Scientists Want A Ban On Glitter & I Am Not Here For It
Once upon a time, glitter was something you only used on Christmas ornaments and the occasional very special school project. Now, literally everything comes in a glitzy version, from slime to shampoo to (believe it or not) bagels. If you're a sucker for the sparkly stuff, it's a great time to be alive. Except maybe not, because now some scientists are calling for a ban on glitter. Sheesh, can't we have any fun in life?
Glitter might seem harmless enough, but the festive little flecks are actually bad for us — and the planet, too. Chances are you've never given much thought to what glitter is actually made out of, unless you found yourself so bored during arts and crafts with your toddler that you literally sat there and contemplated the origins of the stuff (been there). Unfortunately, it's not fairy dust at all: Turns out most glitter is a combination of aluminum and a plastic called PET, which, according to researchers such as environmental anthropologist Dr. Trisia Farrelly, can break down to release hormone-disrupting chemicals. And that's not all: Glitter is also a microplastic (plastic less than 5 millimeters in length), which poses a significant threat to marine life. In fact, there are an estimated 51 trillion microplastic fragments in the ocean right now. (I'm no expert, but that sounds like way too much, probably.)
Still. A ban on glitter?! I can barely bring myself to contemplate an existence so dull. Imagine not having the option of a nail polish that turns your toes into mini disco balls or highlighter that makes your cheekbones shine like the rings of some distant planet. Imagine the horror of the holiday season without a shimmery sheen over your entire household. How boring would making Valentines for 30 first graders be without a shaker of magical red glitter at your disposal? A stroll through the aisles at the craft store (or Sephora) would feel somber at best. Without glitter, what's left? Construction paper and paste? We're not living in an episode of Little House on the Prairie, for crying out loud.
Look, it's not like I don't understand the backlash to our society's current glitter obsession. Yeah, the health and environmental concerns are scary, but also, glitter can be as annoying as it is fabulous. You know this if you've ever attempted to clean up an entire jar off the floor (spoiler alert: you can't, don't bother, just learn to live with it) or if the backseat of your car has been accidentally bedazzled ever since your kid sat on it wearing her fairy/ballerina/princess Halloween costume, or even just her day-to-day clothes. If removing all traces of glitter from our homes is so impossible, it's no wonder the oceans are overrun with the toxic twinkle.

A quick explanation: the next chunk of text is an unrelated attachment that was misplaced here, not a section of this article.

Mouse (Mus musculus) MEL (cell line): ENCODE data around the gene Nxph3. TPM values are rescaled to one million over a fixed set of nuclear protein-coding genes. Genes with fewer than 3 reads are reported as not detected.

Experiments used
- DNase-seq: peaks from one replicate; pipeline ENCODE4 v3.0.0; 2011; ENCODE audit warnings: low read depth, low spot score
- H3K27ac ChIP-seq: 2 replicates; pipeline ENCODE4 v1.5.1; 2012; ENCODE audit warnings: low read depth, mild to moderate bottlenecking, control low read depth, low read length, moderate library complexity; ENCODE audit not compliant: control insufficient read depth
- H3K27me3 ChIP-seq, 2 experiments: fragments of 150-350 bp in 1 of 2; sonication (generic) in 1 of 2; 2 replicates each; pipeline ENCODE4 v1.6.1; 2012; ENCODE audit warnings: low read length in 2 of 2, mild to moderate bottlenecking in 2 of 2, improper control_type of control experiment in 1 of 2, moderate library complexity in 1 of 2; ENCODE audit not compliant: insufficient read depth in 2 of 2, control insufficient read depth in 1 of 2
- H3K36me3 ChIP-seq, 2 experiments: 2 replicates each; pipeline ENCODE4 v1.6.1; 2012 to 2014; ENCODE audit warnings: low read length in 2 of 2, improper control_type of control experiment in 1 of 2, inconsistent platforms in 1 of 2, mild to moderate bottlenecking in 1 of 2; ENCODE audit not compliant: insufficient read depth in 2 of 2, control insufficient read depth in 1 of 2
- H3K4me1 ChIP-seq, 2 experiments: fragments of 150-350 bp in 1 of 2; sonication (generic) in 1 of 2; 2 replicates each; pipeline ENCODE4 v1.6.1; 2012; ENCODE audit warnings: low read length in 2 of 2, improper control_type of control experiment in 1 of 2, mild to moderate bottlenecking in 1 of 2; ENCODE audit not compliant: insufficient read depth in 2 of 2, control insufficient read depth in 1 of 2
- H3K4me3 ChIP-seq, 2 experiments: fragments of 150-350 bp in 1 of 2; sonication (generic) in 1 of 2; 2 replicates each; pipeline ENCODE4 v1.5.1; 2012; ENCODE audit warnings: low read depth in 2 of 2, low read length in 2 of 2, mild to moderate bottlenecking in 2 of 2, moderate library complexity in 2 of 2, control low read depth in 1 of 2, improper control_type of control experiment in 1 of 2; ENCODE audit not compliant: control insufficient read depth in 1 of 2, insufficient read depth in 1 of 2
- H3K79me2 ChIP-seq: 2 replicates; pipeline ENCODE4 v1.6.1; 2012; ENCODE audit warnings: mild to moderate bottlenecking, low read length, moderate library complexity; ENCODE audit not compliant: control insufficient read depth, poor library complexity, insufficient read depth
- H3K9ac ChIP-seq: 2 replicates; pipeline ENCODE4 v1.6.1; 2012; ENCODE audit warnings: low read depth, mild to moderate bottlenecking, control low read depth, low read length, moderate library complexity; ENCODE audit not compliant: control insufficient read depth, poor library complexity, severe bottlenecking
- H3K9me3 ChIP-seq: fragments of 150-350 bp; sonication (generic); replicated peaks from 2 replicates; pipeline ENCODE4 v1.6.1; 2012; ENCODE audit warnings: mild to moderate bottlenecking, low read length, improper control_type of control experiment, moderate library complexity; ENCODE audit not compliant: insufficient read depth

And I will agree that there are some things that just don't need the added sparkle. The aforementioned bagels come to mind, of course, as do other mostly functional items like hand sanitizer or, somewhat horrifyingly, lube (yup, it's a thing). I'm against glitter being inserted in any orifice, as a rule, and, maybe it's just me, but I don't really see the need for glitter in my laundry detergent — especially since if there's even the tiniest trace of glitter anywhere in your home, said trace will end up on everything and everywhere.
All of those gripes aside, however, I still can't bring myself to get on board with a total glitter ban. The world can be an ugly place, and glitter is... well, it's pretty. It's pretty, relatively cheap, has zero calories, legal, makes people happy — let's face it, how many things fall into all of those categories? I say we cut back on the really crazy glitter stuff (the bagels and the lube) and aim to keep the sparkle alive in moderation. You know what they say: All that glitters is not gold... probably because it's plastic and aluminum.
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